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Welcome to Chatham-Kent?

Lev Tahor member Uriel Goldman stands outside the Chatham courthouse on December 23, 2013. Photo Greg Holden

Lev Tahor member Uriel Goldman stands outside the Chatham courthouse on December 23, 2013. Photo Greg Holden

By Greg Holden

By now you have heard of the Lev Tahor, their struggles with authorities and how they dress. Other readers may have seen or many of the written articles on the conviction of their leader, Shlomo Helbrans, for kidnapping in the US. What isn’t in black and white print is the unspoken mistrust of the Lev Tahor in our community. While some people are pleased to express their dislike of the Lev Tahor in online banter, many people leave it unsaid. Our curiosity about them is piqued by their unique fashion, as a community they distinguish themselves as different. The time is ripe to ask, has the welcome expressed to the Lev Tahor to Chatham-Kent made you proud?

The stares in the shopping centres give us away, we are curious about the Lev Tahor. The news that they arrived in town immediately carried a negative tone with the Chatham Daily News identifying them as the Jewish Taliban, fostering a xenophobic atmosphere of misinformation. Sun Media has been taking a blistering series of condemnations for their reporting on the case on social media, aggravated by Jane Sims continued usage of the term Jewish Taliban. The prejudice runs so deep that it is accepted in mainstream media. The Taliban are not listed as a terrorist organization in Canada, however at least one foreign government does list them as a terrorist organization. The fear sprung up everywhere, in seniors centres, coffee shops and online. Reporters showed up on their doorstep by the dozen and with all that coverage many people remain curious. What are they really like? Are they to be compared with terrorists? The Lev Tahor take their religion seriously. That religion causes them to be a people of peace. They maintain a strict way of life to align with their interpretation of the Torah. That interpretation also includes that Jewish people should not have a homeland, a national government, so they are anti-Zionist. This controversial position pits them against the government of Israel and their supporters. It is also part of why they were given refugee status in Canada. The Lev Tahor say that Israel should be populated by arab people and not exist as a country. While this runs against most people’s political perspective, so too does voting NDP. Canada allows for dissenting political views. Our need to know, to pry, into these people’s lives and render that they might be compared to terrorists is how history will record their welcome here. Fleeing Chatham comes to mind.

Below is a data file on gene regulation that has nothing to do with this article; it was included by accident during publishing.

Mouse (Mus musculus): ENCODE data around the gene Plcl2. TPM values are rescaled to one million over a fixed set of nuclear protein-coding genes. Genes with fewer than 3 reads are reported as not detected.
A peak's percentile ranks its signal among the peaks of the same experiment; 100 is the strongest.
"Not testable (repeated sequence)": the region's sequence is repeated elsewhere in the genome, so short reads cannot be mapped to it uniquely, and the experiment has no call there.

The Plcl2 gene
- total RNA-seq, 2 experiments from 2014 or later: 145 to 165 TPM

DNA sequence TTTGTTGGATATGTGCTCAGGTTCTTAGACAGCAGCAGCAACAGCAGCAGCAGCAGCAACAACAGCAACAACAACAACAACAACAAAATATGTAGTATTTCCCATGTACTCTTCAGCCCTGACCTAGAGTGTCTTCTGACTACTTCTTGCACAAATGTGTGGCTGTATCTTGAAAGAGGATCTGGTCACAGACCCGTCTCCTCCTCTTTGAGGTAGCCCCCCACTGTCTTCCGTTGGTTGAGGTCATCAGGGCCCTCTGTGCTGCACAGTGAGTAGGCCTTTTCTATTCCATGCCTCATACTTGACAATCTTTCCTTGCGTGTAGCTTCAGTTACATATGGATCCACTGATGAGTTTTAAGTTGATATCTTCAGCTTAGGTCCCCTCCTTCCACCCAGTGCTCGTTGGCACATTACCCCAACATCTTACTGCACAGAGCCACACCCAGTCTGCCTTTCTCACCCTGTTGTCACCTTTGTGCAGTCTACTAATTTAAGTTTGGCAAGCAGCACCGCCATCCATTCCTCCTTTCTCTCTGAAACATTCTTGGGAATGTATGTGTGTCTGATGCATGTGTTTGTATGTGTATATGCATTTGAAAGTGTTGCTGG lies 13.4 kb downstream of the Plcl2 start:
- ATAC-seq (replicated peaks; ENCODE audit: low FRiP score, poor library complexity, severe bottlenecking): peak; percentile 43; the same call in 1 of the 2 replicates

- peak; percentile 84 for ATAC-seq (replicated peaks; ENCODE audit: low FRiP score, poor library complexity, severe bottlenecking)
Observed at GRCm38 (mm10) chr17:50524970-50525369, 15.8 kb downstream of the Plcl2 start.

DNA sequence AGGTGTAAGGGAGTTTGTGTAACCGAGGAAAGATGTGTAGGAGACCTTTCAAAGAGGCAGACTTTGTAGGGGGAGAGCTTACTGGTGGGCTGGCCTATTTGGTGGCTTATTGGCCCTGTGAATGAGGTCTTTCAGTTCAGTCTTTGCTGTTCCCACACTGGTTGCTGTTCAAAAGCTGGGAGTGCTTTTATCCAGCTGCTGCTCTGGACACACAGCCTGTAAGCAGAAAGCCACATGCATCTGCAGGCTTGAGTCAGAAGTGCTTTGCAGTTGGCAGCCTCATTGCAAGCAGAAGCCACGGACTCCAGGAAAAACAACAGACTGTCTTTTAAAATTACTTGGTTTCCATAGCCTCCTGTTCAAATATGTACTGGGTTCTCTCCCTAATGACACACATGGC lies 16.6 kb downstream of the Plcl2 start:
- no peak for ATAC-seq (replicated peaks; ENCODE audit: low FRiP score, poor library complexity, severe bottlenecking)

There are others in Chatham who support the Lev Tahor. “I love them”, one supporter told me. The shame these people feel for the reception the Lev Tahor have had in Chatham-Kent has been muted by an avalanche of fear expressed in online comments for them to leave immediately… and worse. When I moved to Chatham I didn’t have a media horde on my front lawn and if I did they would know what my derriere looked like. The community that is the Lev Tahor in Chatham are a large group, not just one person or family, who sought out this area as a refuge. They have praised the Chatham-Kent police and mayor Hope after speaking with each of them. When no crime has been committed by any of their entire community, while this publication has daily reports of others in the community committing crimes and so long as the Lev Tahor are depicted with negative stereotypes, the question remains; does the welcome that the Lev Tahor have had in Chatham-Kent represent you?

  • Joanne Lefebvre

    Of course not. Would love to support these families in their quest to find a peaceful home to raise their children in. Seemed a bit of a witch hunt by cas and we know they can overstep their own boundries as we have watched them time and time again.if there is merit in the Quebec charges then cas needs to explain what they are looking for when they have raided their homes. If not leave them to peacefully raise their children with their religious values and freedoms. Chatham residents need to be less judgemental and more accepting of choice of religion and life style. As far as I’m concerned as long as the children are been loved and cared for and not abused we need to support our new citizens of Chatham kent.